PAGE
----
Eastern Cape Education
||05 August 2012 07:00
Chantal Rutter Dros
|Show: ||Carte Blanche|
2012 has seen civil society go head-to-head with government. Earlier this year the public came out in protest against the e-tolling system and secured a temporary victory. Next to come under fire was the Minister of Basic Education Angie Motshekga in the Limpopo textbook debacle which this week saw Cosatu and the ANC Youth League calling for her resignation. Here in the Eastern Cape, where the minister has taken control of the provincial department, she's being taken to task too.
Chantal Rutter Dros (Carte Blanche presenter): "We've just arrived at the High Court in the Eastern Cape where there's a group of very dissatisfied and unhappy people. They say they want teachers; they say they're tired of waiting. They want their salaries and, above all, they want the right to a basic education for their children."
Crowd: "We want teachers! It's about the future of the children!"
Impassioned parents, teachers and community leaders are adding their voices to the growing dissent. Protest organiser, Pastor Neville Goldman says we've reached a tipping point.
Neville Goldman (Protest Organiser): "Service delivery is not happening; children are hungry; textbooks are not arriving; teachers are not in classes; teachers are not paid."
Inside the court advocates are doing last minute preparations before the case is to be heard before Judge Clive Plaskett. Steven Budlender is representing the Legal Resources Centre; Matthew Chaskalson is representing Section 27 as a friend of the court; Selby Mbenenge is representing provincial government; and Sally Collett is here on behalf of the Minister.
Just hours before, the Department settled with the NGO coalition led by Grahamstown Legal Resources Centre director Sarah Sephton. They agreed to pay temporary teachers and to make adequate post provisions for 2013.
Sarah Sephton (Legal Resources Centre): "Obviously we are very happy. We are happy that we don't have to risk appearing before a court to argue and convince a court that we are entitled to 99% of what we are asking. When you look at the issues that we agreed upon, they are issues that pertain to their jobs. We actually asked them to do their job."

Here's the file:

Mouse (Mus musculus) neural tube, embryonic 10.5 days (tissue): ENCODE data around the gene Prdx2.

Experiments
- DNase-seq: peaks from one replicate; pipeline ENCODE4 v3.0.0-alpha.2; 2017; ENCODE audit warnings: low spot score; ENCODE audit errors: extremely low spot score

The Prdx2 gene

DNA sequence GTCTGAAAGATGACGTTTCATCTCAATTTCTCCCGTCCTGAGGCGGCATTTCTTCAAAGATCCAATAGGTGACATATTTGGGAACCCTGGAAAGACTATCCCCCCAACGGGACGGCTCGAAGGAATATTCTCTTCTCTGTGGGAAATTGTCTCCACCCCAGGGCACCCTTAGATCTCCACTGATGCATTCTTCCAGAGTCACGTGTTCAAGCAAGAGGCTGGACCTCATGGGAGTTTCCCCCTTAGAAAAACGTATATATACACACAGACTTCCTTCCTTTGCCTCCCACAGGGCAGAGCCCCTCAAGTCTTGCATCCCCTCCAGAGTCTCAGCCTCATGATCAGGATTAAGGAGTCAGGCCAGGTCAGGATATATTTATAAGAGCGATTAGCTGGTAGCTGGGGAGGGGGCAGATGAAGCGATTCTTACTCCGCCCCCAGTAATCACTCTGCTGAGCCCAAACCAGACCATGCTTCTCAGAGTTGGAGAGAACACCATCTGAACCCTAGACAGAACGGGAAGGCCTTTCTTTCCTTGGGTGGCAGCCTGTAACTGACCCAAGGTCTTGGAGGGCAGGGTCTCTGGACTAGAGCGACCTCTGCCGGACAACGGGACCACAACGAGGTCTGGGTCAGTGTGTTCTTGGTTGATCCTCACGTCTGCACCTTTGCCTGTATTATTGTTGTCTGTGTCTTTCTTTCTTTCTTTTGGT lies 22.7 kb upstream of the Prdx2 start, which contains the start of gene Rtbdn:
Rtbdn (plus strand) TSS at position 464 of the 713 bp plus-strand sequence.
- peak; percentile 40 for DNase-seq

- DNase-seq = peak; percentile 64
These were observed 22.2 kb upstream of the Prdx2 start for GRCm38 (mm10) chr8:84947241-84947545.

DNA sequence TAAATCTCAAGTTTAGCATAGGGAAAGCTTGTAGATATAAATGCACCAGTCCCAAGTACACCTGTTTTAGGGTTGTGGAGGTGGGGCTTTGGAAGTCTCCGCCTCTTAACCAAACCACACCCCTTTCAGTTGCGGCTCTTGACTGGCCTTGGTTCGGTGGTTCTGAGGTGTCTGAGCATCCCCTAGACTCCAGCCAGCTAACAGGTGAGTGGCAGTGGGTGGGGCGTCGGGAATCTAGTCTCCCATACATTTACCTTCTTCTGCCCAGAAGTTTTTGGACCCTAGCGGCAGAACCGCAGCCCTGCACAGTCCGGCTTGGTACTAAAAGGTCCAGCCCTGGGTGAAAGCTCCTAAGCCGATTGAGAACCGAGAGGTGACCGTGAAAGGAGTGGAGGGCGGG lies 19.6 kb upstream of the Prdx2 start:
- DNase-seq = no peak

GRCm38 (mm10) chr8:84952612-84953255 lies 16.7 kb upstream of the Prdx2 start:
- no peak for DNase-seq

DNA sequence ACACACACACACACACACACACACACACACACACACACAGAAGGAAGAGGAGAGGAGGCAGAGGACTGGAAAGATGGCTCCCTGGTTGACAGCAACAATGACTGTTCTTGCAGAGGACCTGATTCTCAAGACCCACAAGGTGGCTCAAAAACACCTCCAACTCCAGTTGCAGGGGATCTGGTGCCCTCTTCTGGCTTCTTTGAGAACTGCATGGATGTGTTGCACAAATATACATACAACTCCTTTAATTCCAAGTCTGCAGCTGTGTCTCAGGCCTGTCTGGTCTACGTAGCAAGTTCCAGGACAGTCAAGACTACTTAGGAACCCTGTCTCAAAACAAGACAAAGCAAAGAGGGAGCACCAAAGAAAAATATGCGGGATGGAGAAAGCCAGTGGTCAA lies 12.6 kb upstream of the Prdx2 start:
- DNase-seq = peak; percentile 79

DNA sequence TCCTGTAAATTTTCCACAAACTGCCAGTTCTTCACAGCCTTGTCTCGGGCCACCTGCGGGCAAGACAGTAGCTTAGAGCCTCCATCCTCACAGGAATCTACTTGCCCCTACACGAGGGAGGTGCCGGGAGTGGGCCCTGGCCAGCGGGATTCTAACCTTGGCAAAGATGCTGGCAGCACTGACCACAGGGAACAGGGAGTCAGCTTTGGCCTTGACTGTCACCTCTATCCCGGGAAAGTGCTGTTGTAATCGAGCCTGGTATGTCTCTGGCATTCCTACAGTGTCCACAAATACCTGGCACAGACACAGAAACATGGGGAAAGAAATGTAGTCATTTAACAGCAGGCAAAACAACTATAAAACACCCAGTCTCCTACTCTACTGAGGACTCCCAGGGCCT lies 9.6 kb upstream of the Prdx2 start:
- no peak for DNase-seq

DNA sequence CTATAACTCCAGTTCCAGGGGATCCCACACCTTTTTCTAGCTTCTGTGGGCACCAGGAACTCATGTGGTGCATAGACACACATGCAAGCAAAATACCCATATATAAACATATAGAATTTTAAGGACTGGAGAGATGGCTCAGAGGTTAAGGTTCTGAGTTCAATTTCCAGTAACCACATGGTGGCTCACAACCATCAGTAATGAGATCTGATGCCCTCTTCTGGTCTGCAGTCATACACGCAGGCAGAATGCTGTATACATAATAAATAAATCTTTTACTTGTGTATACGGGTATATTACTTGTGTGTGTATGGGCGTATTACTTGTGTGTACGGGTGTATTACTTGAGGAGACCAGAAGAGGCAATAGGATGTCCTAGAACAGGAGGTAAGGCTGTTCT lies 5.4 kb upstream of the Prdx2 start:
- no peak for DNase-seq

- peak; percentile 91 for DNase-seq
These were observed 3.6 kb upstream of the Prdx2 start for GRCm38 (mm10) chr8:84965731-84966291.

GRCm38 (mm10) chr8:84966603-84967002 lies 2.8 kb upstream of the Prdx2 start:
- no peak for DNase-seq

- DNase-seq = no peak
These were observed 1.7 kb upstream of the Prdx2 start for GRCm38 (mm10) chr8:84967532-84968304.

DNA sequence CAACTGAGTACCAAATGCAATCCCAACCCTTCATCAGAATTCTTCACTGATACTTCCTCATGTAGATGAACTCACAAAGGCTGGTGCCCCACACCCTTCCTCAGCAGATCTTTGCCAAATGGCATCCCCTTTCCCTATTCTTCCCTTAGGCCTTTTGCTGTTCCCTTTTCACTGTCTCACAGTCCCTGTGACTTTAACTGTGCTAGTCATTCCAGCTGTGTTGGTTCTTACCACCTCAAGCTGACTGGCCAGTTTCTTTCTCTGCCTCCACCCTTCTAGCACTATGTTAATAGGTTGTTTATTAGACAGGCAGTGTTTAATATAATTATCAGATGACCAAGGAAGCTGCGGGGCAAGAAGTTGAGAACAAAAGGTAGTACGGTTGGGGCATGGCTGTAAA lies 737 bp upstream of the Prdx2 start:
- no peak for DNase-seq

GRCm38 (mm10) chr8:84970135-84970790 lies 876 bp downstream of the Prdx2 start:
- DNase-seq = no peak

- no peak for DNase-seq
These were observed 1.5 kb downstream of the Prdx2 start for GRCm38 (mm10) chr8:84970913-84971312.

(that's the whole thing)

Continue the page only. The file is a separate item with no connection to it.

The Department has confirmed that they are able to pay the temporary teachers. But the settlement did not cover non-educator staff and, in court, Steven Budlender got straight to the point.
Adv Steven Budlender (Repressing Legal Resources Centre): "It's common cause on these papers that in order to run these schools properly you need proper support staff and yet they are not being provided."
Judge Plaskett agreed that it was a Constitutional consideration.
Judge Clive Plaskett: "Questions arise of security of persons and dignity and so on."
Chantal: "One of the main arguments in court was for a budget for support staff like maintenance, cleaning and security personnel. And, looking around me, I can see why."
Coega Primary is a perfect example of how a school can deteriorate without support staff. The school has 1 200 learners, but no windows, no electricity, no running water and no working toilets, which means learners aren't able to attend a full day. The classrooms are littered with broken desks and few remnants of learning. We found a despondent lone learner in his class.
Gervan (Learner): "I feel horrible because there's nothing left at school. A few of the children run on the desks and break them."
Gervan says he visits the school every afternoon to keep an eye on the vandals.
Gervan: "I have to watch what's going on... that's why I always come to school to see who's here, who is playing at the school, so that I can report on it the next day."